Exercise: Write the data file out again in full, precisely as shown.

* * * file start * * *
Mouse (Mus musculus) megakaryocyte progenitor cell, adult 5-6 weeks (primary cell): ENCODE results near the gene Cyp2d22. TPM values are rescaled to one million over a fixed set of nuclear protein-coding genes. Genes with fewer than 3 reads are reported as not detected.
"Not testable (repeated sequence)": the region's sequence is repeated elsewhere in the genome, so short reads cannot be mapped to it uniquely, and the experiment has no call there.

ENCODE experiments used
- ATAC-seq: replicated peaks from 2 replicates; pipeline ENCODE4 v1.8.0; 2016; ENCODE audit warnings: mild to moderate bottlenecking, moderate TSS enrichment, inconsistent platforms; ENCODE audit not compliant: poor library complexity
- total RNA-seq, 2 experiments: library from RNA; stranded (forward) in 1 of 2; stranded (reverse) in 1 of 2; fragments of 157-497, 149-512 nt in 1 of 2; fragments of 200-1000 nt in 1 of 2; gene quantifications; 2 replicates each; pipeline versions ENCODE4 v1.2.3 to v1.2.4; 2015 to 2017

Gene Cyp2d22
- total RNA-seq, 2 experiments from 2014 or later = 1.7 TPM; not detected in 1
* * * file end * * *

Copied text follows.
Mouse (Mus musculus) megakaryocyte progenitor cell, adult 5-6 weeks (primary cell): ENCODE results near the gene Cyp2d22. TPM values are rescaled to one million over a fixed set of nuclear protein-coding genes. Genes with fewer than 3 reads are reported as not detected.
"Not testable (repeated sequence)": the region's sequence is repeated elsewhere in the genome, so short reads cannot be mapped to it uniquely, and the experiment has no call there.

ENCODE experiments used
- ATAC-seq: replicated peaks from 2 replicates; pipeline ENCODE4 v1.8.0; 2016; ENCODE audit warnings: mild to moderate bottlenecking, moderate TSS enrichment, inconsistent platforms; ENCODE audit not compliant: poor library complexity
- total RNA-seq, 2 experiments: library from RNA; stranded (forward) in 1 of 2; stranded (reverse) in 1 of 2; fragments of 157-497, 149-512 nt in 1 of 2; fragments of 200-1000 nt in 1 of 2; gene quantifications; 2 replicates each; pipeline versions ENCODE4 v1.2.3 to v1.2.4; 2015 to 2017

Gene Cyp2d22
- total RNA-seq, 2 experiments from 2014 or later = 1.7 TPM; not detected in 1